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Opinion: The link between equity and leadership looms larger

Ominous clouds hang over the United States right now. Some historians say America has returned to the 1850s, the era of deep, political division that gave way to a bloody Civil War.

 

We recently marked the one-year anniversary of the Jan. 6 storming of the Capitol to subvert the election,  an event too many Americans still try to explain away. Polls show that nearly two-thirds of Republicans surveyed don’t believe President Joe Biden legitimately won in 2020. This lack of faith in elections undermines our democracy. It should terrify us.

What offers solace amid this crisis, however, is work like that of the Kansas Leadership Center, which explicitly asks Kansans to care more, engage more and risk more on behalf of their communities. We need Americans to reconnect not just to their communities, but to each other.

A 2021 book by Heather McGhee, the former president of the nonprofit think tank Demos, suggests that this work appears to be the only path to saving this country.

McGhee used to lead Demos (Greek for “the people”), created to promote a “just, inclusive, and multiracial democracy.” Her book, “The Sum of Us: What Racism Costs Everyone and How We Can Prosper Together,” explores how inequality is killing the American dream.

Our only way out of this mess is together, she says.

That’s no small task, considering inequality was an organizing principle in this nation’s founding. 

We just need to realize that inequality, not our fellow Americans, is the real enemy. The real culprit. One example of this, she says, involved swimming pools and our racial caste system. McGhee says numerous municipal swimming pools in the North and the South were buried rather than shared with Black residents who helped pay for the attractions through their tax dollars.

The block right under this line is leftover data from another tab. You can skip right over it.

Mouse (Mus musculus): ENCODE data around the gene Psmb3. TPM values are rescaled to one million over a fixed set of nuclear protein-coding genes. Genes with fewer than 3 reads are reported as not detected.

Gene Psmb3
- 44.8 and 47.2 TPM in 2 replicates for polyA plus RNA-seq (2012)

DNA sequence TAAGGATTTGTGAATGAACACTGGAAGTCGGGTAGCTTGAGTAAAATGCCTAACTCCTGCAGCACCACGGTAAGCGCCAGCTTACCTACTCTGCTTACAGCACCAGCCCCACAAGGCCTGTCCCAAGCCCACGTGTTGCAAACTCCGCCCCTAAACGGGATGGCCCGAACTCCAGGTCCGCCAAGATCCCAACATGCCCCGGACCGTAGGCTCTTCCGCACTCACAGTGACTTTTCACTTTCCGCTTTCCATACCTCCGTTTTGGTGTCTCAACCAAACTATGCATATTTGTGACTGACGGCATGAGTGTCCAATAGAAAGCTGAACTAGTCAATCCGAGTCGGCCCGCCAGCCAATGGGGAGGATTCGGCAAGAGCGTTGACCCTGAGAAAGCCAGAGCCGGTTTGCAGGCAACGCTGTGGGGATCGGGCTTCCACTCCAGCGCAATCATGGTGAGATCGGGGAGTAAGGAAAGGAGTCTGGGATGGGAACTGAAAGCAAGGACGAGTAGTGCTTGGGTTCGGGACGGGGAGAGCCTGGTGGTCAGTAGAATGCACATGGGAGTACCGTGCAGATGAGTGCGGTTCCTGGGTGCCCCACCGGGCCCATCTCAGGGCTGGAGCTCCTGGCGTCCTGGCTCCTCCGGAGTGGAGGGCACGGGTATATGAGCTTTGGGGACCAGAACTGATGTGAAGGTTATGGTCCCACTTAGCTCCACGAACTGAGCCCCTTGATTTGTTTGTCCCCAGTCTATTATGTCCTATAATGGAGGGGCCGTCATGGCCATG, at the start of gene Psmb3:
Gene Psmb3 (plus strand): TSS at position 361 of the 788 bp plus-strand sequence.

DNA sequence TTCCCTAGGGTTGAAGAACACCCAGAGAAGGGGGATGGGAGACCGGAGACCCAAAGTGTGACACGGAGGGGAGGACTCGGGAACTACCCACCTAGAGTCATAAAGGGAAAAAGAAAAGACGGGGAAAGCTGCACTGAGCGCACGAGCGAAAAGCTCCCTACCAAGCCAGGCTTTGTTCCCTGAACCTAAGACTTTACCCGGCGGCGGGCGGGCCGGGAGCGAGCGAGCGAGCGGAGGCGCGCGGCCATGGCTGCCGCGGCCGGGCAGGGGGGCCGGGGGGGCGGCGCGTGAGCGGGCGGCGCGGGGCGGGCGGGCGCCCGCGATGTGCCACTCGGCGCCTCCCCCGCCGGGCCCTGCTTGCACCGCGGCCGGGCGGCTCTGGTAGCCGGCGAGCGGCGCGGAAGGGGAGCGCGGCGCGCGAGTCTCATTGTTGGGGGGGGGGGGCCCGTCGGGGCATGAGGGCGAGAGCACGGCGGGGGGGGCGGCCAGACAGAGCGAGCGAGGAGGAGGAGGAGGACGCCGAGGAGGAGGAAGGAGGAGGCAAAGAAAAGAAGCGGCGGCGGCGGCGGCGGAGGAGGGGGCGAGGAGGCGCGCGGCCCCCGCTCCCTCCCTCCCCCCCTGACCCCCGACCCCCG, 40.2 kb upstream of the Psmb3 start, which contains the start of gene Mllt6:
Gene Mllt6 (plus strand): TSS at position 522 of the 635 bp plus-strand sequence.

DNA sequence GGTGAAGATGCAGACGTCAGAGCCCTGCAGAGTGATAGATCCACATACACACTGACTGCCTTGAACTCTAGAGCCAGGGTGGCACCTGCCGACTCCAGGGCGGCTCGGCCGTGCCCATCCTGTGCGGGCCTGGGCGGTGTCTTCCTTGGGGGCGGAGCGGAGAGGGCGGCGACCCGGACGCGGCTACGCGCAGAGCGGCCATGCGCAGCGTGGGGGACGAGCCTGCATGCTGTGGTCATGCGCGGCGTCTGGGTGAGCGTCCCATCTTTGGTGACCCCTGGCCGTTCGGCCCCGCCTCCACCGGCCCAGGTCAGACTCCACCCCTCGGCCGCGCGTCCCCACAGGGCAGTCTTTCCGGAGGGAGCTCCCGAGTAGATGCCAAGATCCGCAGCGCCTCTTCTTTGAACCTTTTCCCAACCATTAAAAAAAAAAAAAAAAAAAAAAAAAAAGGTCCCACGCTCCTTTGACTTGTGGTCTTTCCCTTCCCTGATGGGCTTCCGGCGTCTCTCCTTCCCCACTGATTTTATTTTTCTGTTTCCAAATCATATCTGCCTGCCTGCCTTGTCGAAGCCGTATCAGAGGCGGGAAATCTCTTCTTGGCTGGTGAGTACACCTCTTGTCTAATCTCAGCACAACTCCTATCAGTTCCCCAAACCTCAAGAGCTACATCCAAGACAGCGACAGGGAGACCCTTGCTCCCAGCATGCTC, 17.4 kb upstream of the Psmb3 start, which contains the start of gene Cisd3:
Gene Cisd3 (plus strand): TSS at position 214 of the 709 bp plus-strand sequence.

This willingness to withhold or to destroy public treasures rather than share them with lower-caste people and upend existing hierarchies remains a corrosive feature in American civic life. It resounds in our discussions about health care, for example. Too many rural, low-income voters would risk death rather than support universal health care that would make life more equitable for everyone. Dr. Jonathan Metzl explored this in his 2019 book “Dying of Whiteness” with data arguing that the politics of racial resentment has led to higher death rates among those very voters.

McGhee paints a challenging mosaic of what our society must overcome.

Still, she sees reasons for hope. The white working class and the Black working class have much in common. If they united behind their common economic interests, that union could change the nation for the better.

The Kansas Leadership Center stands well-suited for this challenge. It asks Kansans to explore tough interpretations, engage unusual voices, inspire a collective purpose, get used to uncertainty and conflict, and experiment beyond comfort zones. McGhee isn’t the first to take on inequality, but KLC is unique in its charge and methodology. Leadership, it says, starts with you, and must engage others. Your purpose must be clear. Anyone can lead, anytime, anywhere. It’s risky.

We need people to lead. Now.

The real risk is losing our democracy because we didn’t act.

Mark McCormick previously served as editor of The Journal.

 

Cover about honoring black history in small town Kansas

A version of this article appears in the Winter 2022 issue of The Journal, a publication of the Kansas Leadership Center. To learn more about KLC, visit http://kansasleadershipcenter.org. Order your copy of the magazine at the KLC Store or subscribe to the print edition.

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